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The Elevator Speech

December 24, 2014

Did your grandma ever ask you what you do? You start explaining your job, your business, what happens each day, what goes right, and what goes wrong. Then, before you know it, she has fallen asleep?

What happened?

What happened is that you were unable to articulate, in sound bite fashion, in language she could understand, in a time frame she could manage, what the heck it is you do.

If your inheritance was riding on that conversation, you might have been out of luck right? Well this scenario is played out every day in business and you, the seller, are the loser when your prospect “falls asleep.”

In our busy fast-paced world, we often only have a few moments to grab someone’s attention. If we fail to do so in those first few moments, we may have lost their attention and a sale forever.

Fortune 500 companies have studied this social phenomenon in detail and recognize its importance. They have come up with a training solution called “the elevator speech.” You to can learn this and use it whenever you need to. Believe me, it will significantly improve your sales effectiveness.

Imagine the following scenario. This may have actually happened to you. If not, it probably will:

You have been trying for quite a while to get a meeting with a very important prospective customer or distributor. This person could have a big impact on the revenues of your company if you sell them on your product/approach, but you just can’t seem to get time with them. You are in a building in your hometown and you push the button to summon the elevator to go meet a friend at their office. The elevator door opens and there is only one person inside: the very important prospect you’ve been trying to meet with. You enter the elevator and the door closes. Now what?

You have maybe 30-60 seconds alone with this person before they get out at another floor or someone else gets in the elevator. That is 30-60 seconds to make your case for a meeting—to get them interested enough to agree to a follow up. What will you do?

If you are unprepared for this scenario, you will stare at the floor numbers in the elevator without saying a word until the prospect exits. Or you will launch into the rambling speech that put your grandma to sleep. Either way, you have lost a golden sales opportunity.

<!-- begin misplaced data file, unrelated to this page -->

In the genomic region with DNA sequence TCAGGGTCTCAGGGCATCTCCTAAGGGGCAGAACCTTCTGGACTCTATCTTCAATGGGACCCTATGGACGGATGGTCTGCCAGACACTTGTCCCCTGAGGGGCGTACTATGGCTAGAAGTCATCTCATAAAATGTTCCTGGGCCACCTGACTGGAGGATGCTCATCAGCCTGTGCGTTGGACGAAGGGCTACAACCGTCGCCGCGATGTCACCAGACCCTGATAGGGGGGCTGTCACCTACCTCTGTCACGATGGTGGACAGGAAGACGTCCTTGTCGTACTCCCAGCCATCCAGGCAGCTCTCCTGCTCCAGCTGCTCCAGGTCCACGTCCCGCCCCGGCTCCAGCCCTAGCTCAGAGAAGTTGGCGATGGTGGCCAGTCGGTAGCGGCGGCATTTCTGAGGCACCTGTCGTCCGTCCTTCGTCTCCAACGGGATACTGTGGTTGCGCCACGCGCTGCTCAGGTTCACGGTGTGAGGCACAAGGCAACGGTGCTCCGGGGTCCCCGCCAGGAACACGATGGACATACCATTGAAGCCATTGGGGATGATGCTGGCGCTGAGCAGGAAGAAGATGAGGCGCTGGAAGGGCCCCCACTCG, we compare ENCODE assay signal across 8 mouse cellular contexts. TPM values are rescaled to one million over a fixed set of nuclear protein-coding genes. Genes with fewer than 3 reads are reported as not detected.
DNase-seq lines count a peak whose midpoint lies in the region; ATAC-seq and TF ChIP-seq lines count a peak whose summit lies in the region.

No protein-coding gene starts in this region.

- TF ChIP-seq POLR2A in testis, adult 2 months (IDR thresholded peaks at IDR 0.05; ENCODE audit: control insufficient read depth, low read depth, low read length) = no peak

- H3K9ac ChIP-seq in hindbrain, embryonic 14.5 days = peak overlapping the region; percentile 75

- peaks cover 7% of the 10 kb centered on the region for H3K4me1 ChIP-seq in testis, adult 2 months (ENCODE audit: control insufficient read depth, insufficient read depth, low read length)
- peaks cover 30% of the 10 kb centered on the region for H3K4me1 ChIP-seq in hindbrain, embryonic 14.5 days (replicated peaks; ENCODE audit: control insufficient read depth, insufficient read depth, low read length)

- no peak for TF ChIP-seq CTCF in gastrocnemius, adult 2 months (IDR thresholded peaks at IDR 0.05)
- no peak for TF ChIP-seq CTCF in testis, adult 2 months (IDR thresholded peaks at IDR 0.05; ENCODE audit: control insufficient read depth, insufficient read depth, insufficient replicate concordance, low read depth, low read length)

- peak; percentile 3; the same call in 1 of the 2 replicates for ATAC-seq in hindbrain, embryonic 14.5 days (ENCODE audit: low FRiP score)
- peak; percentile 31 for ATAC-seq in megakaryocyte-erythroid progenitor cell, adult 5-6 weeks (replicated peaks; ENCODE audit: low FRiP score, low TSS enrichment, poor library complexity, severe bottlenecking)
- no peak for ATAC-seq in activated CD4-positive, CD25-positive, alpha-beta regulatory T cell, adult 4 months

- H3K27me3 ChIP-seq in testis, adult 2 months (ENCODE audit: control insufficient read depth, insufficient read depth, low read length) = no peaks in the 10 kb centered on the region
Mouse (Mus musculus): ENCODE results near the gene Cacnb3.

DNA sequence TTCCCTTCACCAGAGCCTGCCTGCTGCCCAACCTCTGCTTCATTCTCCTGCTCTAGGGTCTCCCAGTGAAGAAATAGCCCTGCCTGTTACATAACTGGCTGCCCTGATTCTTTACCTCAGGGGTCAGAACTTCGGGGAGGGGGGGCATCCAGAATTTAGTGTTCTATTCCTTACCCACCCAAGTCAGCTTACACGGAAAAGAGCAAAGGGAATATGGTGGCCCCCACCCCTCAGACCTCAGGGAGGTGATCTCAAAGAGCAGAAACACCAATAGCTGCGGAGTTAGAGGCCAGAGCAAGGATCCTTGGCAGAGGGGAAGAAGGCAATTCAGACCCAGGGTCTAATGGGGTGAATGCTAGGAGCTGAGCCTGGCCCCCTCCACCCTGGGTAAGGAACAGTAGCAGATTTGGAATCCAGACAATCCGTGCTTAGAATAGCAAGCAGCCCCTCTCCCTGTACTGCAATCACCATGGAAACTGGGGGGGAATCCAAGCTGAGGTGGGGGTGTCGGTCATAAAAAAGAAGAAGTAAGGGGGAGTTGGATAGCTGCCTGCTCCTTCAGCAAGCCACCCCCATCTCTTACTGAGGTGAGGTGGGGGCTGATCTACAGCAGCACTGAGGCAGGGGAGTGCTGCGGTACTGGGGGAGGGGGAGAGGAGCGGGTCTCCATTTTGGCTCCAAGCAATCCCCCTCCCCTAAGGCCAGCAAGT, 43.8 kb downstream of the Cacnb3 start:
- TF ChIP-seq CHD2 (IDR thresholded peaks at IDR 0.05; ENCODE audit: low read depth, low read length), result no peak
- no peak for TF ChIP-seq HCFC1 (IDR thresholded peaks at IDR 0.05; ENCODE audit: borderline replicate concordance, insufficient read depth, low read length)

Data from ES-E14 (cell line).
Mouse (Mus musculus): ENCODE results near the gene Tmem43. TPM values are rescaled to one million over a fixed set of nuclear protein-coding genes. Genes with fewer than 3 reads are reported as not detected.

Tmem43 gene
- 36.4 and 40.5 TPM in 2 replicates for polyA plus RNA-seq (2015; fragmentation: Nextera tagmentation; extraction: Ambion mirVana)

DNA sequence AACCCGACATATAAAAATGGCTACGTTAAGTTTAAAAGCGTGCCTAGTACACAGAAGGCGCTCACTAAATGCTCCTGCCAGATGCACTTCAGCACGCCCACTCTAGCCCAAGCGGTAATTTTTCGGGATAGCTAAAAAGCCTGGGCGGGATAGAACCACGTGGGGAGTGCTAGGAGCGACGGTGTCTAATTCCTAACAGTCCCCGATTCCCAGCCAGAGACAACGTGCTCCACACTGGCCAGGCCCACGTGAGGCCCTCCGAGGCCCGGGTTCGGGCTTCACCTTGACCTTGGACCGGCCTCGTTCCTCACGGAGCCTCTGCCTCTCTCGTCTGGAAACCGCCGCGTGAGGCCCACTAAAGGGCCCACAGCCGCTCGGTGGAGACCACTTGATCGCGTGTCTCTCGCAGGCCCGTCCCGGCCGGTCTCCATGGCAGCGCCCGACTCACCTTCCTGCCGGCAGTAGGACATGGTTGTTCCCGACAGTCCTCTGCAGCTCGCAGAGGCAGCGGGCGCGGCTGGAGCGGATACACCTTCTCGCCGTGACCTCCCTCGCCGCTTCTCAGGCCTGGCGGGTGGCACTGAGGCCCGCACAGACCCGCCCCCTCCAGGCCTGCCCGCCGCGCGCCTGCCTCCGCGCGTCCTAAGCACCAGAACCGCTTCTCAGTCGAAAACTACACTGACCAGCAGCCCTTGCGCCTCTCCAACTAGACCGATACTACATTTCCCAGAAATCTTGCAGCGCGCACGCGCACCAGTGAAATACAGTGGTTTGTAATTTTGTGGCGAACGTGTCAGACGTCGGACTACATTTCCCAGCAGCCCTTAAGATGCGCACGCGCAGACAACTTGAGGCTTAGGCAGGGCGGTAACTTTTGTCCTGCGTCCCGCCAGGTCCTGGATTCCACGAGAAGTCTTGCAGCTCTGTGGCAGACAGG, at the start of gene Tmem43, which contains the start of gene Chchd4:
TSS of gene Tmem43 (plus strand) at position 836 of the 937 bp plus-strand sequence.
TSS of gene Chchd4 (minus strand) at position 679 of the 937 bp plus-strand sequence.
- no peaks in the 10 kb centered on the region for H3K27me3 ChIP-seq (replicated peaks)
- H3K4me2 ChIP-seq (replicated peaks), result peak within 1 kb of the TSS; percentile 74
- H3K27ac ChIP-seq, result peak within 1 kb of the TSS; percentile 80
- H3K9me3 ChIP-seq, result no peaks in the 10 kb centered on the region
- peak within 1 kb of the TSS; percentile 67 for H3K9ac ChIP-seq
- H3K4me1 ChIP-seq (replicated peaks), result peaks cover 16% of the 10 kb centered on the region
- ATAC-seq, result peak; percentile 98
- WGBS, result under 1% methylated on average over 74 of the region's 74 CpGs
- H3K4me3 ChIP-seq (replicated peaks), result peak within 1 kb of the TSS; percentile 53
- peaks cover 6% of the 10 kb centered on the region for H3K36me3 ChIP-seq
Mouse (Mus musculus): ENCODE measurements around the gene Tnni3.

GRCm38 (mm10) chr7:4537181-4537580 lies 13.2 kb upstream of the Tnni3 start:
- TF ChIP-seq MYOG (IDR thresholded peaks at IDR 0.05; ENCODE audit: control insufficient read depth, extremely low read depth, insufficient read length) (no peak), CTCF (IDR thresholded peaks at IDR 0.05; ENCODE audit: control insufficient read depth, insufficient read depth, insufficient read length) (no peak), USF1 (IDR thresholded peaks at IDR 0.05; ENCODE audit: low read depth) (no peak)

What you need is an “elevator speech” that is rehearsed, memorized, and ready to go at all times.

An elevator speech is a 30-60 second clear articulate sound bite in non-technical terms that describes who you are, what you do, why the prospect should be interested in you, and a next step.

Think you don’t need one? Test yourself, right now. Without preparation, no mumbling, speak out loud a 30-second sound bite about what you do and why someone should do business with you.

Did you do it? If so, chances are you mumbled, stumbled a little, repeated yourself, or went way over 30 seconds.

This is not as easy as it sounds for most people, which is why Fortune 500 sale forces require their people to rehearse their elevator speeches before going out to the field.

As you develop your elevator speech, remember that your goal is to grab the person’s attention quickly, make it easy for them to understand what you are saying, and see a benefit in what you have to say. You are not trying to close a sale; you are just trying to get a next step opportunity.

Here is a sample elevator speech:

“Mr. Jones? Let me introduce myself, I’m Kathy Sampson, I’m with MLM Reporter. We are one of the largest lead and marketing tool providers to the network marketing industry. I’ve been looking forward to speaking with you. We’ve been working with Joe Johnson, and have had great positive feedback from your organization so far on our leads and tools. We  wanted to talk to you about a more formal relationship that would generate additional profits for both our companies. Here’s my card, I’d like to call your secretary and get on your calendar at your earliest convenience.”

Spoken slowly and clearly, this elevator speech is about 30 seconds long.
What are its key components? It may look simple, but it carries some important messages:

  • You confirm you’ve got the right person.
  • You tell him who you are.
  • You tell him who you represent.
  • You tell him what your company does.
  • You gain referential credit by mentioning you are already working with his company and things are going well. Mention a name if you are sure it will add credibility.
  • You add a benefit statement, such as additional profits.
  • You initiate the next step.

Use this framework to develop your own 30-second elevator speech. Trust me—without formally preparing it, being in front of a very important decision maker under a tight time constraint will likely make you flub your lines. With your elevator speech ready to go, you will always be prepared for that important moment, ready to articulate what you’re all about. Even to your grandma.

Have a fabulous week!

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